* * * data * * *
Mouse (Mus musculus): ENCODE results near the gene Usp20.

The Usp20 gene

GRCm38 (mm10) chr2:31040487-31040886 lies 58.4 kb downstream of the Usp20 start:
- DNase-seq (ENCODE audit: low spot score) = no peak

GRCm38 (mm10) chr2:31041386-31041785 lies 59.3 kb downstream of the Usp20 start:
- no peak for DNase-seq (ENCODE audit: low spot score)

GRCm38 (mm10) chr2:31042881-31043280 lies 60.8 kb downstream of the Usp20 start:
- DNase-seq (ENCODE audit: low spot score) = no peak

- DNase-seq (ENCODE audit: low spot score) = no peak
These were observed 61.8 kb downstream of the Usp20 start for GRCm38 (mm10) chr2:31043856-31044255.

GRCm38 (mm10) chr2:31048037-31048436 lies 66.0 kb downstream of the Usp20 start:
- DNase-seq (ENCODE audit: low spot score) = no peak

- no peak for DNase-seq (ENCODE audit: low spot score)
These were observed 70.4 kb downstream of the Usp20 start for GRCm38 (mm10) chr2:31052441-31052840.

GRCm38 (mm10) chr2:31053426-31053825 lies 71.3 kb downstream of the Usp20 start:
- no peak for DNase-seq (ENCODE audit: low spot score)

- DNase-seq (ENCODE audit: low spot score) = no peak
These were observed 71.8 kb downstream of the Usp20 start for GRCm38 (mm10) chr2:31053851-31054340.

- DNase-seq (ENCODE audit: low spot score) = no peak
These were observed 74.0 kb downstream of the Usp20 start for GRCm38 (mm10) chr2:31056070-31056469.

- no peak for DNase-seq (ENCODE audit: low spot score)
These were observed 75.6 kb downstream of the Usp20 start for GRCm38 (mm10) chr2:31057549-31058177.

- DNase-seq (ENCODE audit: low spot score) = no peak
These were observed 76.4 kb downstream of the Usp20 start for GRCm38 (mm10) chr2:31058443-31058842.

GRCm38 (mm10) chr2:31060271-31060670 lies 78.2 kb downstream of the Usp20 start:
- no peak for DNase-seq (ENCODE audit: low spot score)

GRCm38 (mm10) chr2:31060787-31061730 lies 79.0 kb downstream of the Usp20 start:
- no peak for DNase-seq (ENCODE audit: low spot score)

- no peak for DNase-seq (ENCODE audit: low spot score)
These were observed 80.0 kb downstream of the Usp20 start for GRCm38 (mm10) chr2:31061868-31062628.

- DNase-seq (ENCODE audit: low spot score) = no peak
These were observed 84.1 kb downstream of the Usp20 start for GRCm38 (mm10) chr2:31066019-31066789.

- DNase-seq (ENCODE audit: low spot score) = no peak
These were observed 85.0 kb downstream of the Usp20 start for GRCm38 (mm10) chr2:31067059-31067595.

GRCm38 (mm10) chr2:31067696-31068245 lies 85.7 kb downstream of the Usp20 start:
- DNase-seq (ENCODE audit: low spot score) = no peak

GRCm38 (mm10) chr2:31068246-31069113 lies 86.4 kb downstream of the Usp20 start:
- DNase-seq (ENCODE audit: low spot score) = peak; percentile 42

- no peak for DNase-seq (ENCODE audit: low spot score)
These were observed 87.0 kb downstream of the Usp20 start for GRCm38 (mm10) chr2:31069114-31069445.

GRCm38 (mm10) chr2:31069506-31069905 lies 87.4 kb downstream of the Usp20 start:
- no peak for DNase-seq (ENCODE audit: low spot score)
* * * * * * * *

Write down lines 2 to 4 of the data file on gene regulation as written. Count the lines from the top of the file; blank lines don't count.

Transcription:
The Usp20 gene

GRCm38 (mm10) chr2:31040487-31040886 lies 58.4 kb downstream of the Usp20 start:
- DNase-seq (ENCODE audit: low spot score) = no peak